## MATH 113 Introduction to Abstract Algebra (Fall 2003):

Instructor: Alexander Yong, 1035 Evans Hall, ayong@math.berkeley.edu

Lectures: Tuesdays and Thursdays, 3:30-5:00pm, Room 75 Evans

Office hours: Tu 2:00-3:00pm, Th 5:00-6:00pm. There will also be a GSI ( Jameel Al-Aidroos) available Wednesdays 12:10-5:00PM and Thursdays 9:10AM-2:00PM in 891 Evans.

Required Text: John B. Fraleigh, "A First Course in Abstract Algebra, 7th Edition", Addison-Wesley, 2003.

Other recommended texts:

1. Joseph J. Rotman, "A First Course in Abstract Algebra, 2nd Edition", Prentice Hall, 2000.

2. Michel Artin, "Algebra", Prentice Hall, 1991.

3. I.N. Herstein, "Abstract Algebra, 3rd edition", Prentice Hall, 1996.

Grading: homework (30%), Midterm 1 (15%), Midterm 2 *or* essay on an aspect of Grobner bases (15%) [due **December 10**, put under my office door], final exam (40%)

Homework: Assignments will be posted weekly starting September 2nd on the course webpage and are due in class the following week.

Homework 0: Send me an email about you and your (mathematical) background so I can get to better know you.

Exams: There will be two in class midterms; the first will be on October 14th, covering group theory), the second on Tuesday, November 25th (**note change in date**) covering ring theory and some field theory. The final exam will be cumulative, it will be on **Wednesday, December 17, 2003** from **12:30PM - 3:30 PM** in **3 Evans Hall**.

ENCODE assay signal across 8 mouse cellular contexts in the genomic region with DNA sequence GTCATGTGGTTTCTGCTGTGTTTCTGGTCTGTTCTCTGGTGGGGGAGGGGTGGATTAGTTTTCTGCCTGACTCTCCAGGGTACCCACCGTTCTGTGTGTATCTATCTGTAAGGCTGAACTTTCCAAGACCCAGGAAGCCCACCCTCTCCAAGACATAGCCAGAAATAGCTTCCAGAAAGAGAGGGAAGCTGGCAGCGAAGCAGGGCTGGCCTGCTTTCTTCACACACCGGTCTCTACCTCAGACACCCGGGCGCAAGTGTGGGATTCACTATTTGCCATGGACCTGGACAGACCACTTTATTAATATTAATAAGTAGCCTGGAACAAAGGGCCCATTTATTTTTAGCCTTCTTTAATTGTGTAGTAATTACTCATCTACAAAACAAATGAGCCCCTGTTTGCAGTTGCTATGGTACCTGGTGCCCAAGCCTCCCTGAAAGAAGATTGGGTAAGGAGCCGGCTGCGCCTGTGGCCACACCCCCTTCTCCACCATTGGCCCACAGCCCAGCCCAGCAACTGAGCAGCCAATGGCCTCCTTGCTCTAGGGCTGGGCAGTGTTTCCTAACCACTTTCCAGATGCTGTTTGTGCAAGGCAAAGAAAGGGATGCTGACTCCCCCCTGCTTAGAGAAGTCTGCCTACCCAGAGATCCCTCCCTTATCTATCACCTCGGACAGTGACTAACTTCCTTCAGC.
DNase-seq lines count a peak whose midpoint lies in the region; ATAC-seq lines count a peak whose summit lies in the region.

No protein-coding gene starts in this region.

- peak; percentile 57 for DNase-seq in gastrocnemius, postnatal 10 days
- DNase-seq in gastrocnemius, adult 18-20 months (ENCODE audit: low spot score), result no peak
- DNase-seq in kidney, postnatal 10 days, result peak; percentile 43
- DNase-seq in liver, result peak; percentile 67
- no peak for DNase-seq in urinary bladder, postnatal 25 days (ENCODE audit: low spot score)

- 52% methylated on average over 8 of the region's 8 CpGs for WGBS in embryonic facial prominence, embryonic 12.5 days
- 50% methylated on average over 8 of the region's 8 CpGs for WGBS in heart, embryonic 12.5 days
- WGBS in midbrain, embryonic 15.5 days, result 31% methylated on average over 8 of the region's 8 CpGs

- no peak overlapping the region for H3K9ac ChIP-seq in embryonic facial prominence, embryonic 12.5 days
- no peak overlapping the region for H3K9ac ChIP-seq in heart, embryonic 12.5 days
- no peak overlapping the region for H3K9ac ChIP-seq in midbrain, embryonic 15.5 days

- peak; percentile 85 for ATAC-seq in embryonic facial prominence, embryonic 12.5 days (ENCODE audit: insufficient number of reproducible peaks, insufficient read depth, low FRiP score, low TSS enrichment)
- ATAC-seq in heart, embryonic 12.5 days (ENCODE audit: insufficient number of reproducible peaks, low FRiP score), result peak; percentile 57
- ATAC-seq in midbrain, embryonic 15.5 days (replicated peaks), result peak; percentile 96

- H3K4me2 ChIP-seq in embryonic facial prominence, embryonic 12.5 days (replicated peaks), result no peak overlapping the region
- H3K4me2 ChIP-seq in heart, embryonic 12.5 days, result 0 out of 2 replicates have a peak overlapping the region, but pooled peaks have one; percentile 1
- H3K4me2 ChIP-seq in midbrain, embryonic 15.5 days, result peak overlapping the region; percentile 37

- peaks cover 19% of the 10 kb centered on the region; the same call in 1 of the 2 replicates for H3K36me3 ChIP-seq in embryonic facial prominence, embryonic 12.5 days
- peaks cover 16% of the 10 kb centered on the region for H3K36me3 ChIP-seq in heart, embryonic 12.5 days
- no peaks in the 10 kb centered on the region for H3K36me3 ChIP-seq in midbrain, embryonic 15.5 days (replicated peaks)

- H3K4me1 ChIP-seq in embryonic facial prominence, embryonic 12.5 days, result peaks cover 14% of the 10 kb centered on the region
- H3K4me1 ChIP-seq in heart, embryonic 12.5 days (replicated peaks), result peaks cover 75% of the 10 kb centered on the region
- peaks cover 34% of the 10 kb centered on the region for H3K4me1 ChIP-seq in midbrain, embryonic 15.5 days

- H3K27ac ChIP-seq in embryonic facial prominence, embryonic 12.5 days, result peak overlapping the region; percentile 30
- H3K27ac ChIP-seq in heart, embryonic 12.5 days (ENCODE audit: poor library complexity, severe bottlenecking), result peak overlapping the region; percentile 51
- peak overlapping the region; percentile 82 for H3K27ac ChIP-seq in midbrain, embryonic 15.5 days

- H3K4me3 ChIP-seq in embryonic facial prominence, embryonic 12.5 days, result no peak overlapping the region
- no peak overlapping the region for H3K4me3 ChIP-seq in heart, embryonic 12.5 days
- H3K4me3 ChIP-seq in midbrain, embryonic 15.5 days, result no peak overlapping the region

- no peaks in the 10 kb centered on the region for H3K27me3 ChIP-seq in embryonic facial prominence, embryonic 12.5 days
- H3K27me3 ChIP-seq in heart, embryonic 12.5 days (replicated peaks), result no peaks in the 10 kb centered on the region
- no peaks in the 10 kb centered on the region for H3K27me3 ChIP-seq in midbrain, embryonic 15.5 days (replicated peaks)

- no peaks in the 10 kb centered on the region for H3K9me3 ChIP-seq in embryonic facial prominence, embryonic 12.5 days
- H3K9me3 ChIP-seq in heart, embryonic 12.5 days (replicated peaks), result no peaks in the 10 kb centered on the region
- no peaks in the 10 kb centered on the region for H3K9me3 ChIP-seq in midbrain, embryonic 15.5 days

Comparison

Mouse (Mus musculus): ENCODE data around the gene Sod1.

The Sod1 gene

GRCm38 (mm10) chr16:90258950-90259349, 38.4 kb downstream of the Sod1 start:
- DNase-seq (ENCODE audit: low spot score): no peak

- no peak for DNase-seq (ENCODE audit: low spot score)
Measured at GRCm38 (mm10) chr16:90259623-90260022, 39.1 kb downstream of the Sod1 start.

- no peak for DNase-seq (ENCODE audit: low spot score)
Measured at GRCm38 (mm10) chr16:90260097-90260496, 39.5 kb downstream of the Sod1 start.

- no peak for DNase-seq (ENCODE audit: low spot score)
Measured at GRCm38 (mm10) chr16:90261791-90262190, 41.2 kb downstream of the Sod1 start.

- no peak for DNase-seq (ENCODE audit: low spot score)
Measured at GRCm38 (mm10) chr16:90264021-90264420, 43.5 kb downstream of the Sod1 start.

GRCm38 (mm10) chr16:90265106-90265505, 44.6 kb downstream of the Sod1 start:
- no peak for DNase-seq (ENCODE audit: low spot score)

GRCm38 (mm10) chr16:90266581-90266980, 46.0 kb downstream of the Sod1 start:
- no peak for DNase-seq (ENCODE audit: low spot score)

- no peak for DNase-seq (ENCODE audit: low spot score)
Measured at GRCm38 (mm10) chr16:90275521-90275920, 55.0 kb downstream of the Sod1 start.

Prerequisites: Math 54 or equivalent knowledge of linear algebra.

Syllabus: (From the course catalog): "Sets and relations. The integers, congruences and the Fundamental Theorem of Arithmetic. Groups and their factor groups. Commutative rings, ideals and quotient fields. The theory of polynomials: Euclidean algorithm and unique factorizations. The Fundamental Theorem of Algebra. Fields and field extensions." -- as given in (parts of) chapters 0-10 of the textbook.

Outline: I will spend ~1 week on "preliminaries" (chapter 0), 5.5 weeks on "group theory" (chapters 1-3,7), 4.5 weeks on "rings and polynomials" (chapters 4-5) and 4 weeks on "elements of field theory" (chapters 6,9-10). Of course there will not be time to cover **every** aspect of these chapters!

Part I: Preliminaries:

Lecture 1: Why you might like abstract algebra, first day survey (PDF file) , GL_n(R), two ways to look at S_n (but why are they the same??), Fomin and Greene's problem.

Part II: Group theory:

Lecture 2: Definition of a group, homomorphisms, isomorphisms, basic properties of groups, finite group tables, subgroups, more examples of groups, including the automorphism group of a finite graph.

Lecture 3: More on subgroups, especially examples. Cyclic groups, any subgroup of a cyclic group is cyclic (idea of proof: in the end, consider the division algorithm). Assignment 1 (PDF file) handed out.

Lecture 4: Cayley's theorem (idea of proof: any row of the group table of G is a permutation of G), introduction to group actions: orbits, cycles of permutations. Equivalence relations.

Lecture 5: Sign of a permutation, alternating groups, left and right cosets ("cells" of an equivalence relation), Lagrange's theorem that if H is a subgroup of G, then order(H) divides order(G) (idea of proof: any subgroup H has the same number of elements as any left coset aH). Debate about induction: induction *does prove* that 1+2+...+n = n(n+1)/2, but it hides *why* that statement is true; the debate continues...

Lecture 6: Direct products and finitely generated abelian groups. Z_n x Z_m is cyclic when gcd(m,n)=1 (proof: if gcd(m,n)=1 then (1,1) generates, if gcd(m,n)>1 then any element (a,b) added to itself lcm(m,n) times is zero). The Fundamental theorem of finitely generated abelian groups. Assignment 1 collected and Assignment 2 (PDF file) handed out, due next Thursday.